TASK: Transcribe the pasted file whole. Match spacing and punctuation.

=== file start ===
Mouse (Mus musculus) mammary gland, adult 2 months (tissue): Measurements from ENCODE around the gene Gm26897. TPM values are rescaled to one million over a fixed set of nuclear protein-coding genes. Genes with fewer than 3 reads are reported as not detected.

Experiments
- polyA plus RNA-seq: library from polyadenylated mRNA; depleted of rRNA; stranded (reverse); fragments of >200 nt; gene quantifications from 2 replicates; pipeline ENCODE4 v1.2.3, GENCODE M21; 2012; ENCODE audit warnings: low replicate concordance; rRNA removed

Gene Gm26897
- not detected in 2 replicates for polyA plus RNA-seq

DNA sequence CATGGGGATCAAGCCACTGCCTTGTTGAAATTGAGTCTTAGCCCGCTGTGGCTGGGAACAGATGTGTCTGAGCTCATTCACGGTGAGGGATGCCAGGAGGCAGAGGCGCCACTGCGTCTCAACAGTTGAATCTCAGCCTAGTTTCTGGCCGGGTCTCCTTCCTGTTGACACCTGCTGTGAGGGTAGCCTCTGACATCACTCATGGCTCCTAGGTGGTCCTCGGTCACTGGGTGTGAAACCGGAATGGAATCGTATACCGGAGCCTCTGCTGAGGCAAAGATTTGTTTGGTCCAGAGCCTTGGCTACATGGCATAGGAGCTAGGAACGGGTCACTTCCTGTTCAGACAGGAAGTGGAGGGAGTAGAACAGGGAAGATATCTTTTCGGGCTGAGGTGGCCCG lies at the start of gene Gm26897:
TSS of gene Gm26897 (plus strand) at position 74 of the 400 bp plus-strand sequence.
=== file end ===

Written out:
Mouse (Mus musculus) mammary gland, adult 2 months (tissue): Measurements from ENCODE around the gene Gm26897. TPM values are rescaled to one million over a fixed set of nuclear protein-coding genes. Genes with fewer than 3 reads are reported as not detected.

Experiments
- polyA plus RNA-seq: library from polyadenylated mRNA; depleted of rRNA; stranded (reverse); fragments of >200 nt; gene quantifications from 2 replicates; pipeline ENCODE4 v1.2.3, GENCODE M21; 2012; ENCODE audit warnings: low replicate concordance; rRNA removed

Gene Gm26897
- not detected in 2 replicates for polyA plus RNA-seq

DNA sequence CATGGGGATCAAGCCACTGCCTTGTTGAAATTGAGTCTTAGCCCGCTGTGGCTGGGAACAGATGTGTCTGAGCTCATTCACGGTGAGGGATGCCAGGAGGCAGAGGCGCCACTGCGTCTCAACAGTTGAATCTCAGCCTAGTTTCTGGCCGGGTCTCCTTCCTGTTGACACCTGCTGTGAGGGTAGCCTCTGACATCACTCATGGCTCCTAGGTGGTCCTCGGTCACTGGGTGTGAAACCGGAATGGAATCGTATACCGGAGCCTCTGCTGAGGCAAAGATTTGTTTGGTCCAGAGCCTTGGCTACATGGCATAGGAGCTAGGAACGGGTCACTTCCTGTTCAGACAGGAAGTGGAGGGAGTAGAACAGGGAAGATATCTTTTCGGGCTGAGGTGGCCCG lies at the start of gene Gm26897:
TSS of gene Gm26897 (plus strand) at position 74 of the 400 bp plus-strand sequence.